The lesson for reflections here: If we are to make effective policy decisions on the world stage, we need to get better at understanding deep contextual differences—particularly those that relate to culture as something that evolves.
How about our recent spate of billionaires venturing in space—Jeff Bezos, Elon Musk, Richard Branson? For me, watching it all brings a mix of feelings. These are significant accomplishments—and in ways great fun. But people have legitimately questioned whether this is the best use of resources given circumstances in the world where that scale of expenditure could provide great benefit. In the context of these Cultural Maturity–related reflections, it is reasonable to to ask whether all this noise and celebration is not about something that in the end is only a further—very expensive—expression of our now outmoded, Modern Age, onward-and-upward, heroic narrative.
I find a justification often found with people engaged in such endeavors more specifically problematical: that we should make going to Mars a high priority. Again, this could be a great fun, and a miraculous accomplishment. But a common argument for doing so is really quite ludicrous—that somehow going to other planets will provide a safe escape from our perils on earth. If we can’t get along here on earth and keep the planet healthy—a planet that we evolved to be a perfect match for—how is it reasonable to think that we could somehow do so on Mars’ wholly inhospitable landscape? Creative Systems Theory calls this kind of thinking Transitional Absurdity (specifically of the techno-utopian sort).
The lesson: When we look to the future, we need to directly confront the question of what in fact represents advancement and commit out resources to it—both our economic resources, and the ultimate resource, our attention.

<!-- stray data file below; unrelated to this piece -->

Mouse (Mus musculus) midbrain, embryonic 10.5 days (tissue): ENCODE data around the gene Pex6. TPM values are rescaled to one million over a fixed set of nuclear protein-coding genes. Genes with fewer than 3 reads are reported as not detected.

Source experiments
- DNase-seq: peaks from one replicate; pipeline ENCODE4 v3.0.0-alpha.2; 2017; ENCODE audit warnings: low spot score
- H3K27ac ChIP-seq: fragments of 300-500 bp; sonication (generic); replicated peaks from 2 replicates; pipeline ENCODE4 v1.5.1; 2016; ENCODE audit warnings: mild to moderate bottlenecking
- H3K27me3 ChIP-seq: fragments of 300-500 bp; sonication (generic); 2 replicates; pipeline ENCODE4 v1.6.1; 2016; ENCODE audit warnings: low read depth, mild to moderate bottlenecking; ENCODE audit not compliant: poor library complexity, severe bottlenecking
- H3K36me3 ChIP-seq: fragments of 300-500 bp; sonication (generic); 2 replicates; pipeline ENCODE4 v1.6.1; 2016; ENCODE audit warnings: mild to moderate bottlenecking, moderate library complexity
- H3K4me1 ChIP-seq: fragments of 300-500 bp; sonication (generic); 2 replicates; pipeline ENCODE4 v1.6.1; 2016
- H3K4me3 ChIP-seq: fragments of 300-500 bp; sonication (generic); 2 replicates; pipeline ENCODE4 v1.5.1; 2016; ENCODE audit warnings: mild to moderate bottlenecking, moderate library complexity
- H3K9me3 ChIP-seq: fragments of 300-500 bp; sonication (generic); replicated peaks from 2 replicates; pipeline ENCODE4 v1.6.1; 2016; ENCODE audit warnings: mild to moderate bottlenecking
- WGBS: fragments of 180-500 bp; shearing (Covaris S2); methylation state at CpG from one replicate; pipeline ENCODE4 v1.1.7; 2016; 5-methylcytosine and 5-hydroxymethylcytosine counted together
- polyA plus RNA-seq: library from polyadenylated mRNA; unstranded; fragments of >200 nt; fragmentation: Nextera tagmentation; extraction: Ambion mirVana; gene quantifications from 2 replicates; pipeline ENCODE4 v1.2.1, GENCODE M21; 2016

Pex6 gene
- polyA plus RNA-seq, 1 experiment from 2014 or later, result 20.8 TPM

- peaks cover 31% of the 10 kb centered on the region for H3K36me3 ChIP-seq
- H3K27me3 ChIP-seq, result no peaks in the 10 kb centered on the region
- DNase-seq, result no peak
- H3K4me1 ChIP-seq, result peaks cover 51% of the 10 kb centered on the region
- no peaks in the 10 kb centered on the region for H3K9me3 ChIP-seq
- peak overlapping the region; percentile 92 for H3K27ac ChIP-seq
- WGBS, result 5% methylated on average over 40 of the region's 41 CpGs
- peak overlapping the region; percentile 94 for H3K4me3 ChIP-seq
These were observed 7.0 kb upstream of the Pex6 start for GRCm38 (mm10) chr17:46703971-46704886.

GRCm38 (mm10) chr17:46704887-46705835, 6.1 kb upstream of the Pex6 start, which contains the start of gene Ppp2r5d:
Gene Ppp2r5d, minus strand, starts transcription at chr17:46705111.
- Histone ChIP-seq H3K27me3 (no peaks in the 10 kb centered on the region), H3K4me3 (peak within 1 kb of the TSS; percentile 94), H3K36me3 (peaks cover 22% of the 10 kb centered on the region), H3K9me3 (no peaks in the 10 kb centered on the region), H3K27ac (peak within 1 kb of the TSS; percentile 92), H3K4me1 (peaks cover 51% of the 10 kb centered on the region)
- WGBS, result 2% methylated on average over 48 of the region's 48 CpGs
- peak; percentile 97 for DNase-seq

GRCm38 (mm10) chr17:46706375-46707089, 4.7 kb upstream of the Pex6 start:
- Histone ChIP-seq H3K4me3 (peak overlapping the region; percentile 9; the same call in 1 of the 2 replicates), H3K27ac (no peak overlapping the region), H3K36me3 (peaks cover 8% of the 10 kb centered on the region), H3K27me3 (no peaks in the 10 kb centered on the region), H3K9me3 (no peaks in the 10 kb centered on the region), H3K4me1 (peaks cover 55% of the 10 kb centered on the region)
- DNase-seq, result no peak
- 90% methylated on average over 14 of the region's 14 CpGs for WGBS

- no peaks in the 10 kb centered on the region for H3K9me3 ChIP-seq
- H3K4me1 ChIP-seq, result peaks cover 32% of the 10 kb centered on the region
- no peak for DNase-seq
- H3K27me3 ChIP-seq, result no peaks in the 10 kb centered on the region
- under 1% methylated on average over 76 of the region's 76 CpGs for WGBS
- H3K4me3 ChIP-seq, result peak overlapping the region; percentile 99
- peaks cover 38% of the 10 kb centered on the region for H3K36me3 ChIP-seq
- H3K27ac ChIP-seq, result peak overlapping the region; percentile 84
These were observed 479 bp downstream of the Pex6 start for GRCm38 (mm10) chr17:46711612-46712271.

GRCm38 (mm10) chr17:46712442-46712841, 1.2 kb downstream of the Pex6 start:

And one more. Lately, we have again seen significant coverage of the opioid epidemic, now specifically around the lawsuits confronting Purdue Pharmaceuticals and the Sackler family. I find significant legal action wholly appropriate (and what we have seen so far not enough). But I also think that the focus on lawsuits ultimately fails to ask the important hard question when it comes to the opioid crisis. We need to ask why we are seeing an opioid epidemic to begin with.
Misrepresentation and promotion by people like the Sacklers have made opioids more readily available. But that doesn’t explain why a growing number of people are choosing to use them. I’ve written extensively about how we can understand our times in terms of a modern Crisis of Purpose. Addictive substances—whether it be addicting drugs with the opioid epidemic, excess food with the obesity epidemic, or jolts of digital stimulation with addiction to electronic devices—create pseudo-significance, artificial substitutes for real meaning.
The lesson: Really addressing the opioid epidemic—and related addictive dynamics—requires starting with the question of why people are consuming addictive substances at such a scale. We also have to address the even larger questions of what it would mean to make real significance the more obvious task of our time. I would suggest that it is here that we must ultimately find solutions.
I refer to culturally mature perspective as a “needed new common sense.” Some people might not find my conclusions with these short front-page-news reflections “common sense.” But viewed from a big-picture, systemic perspective, at least for me, they become just that.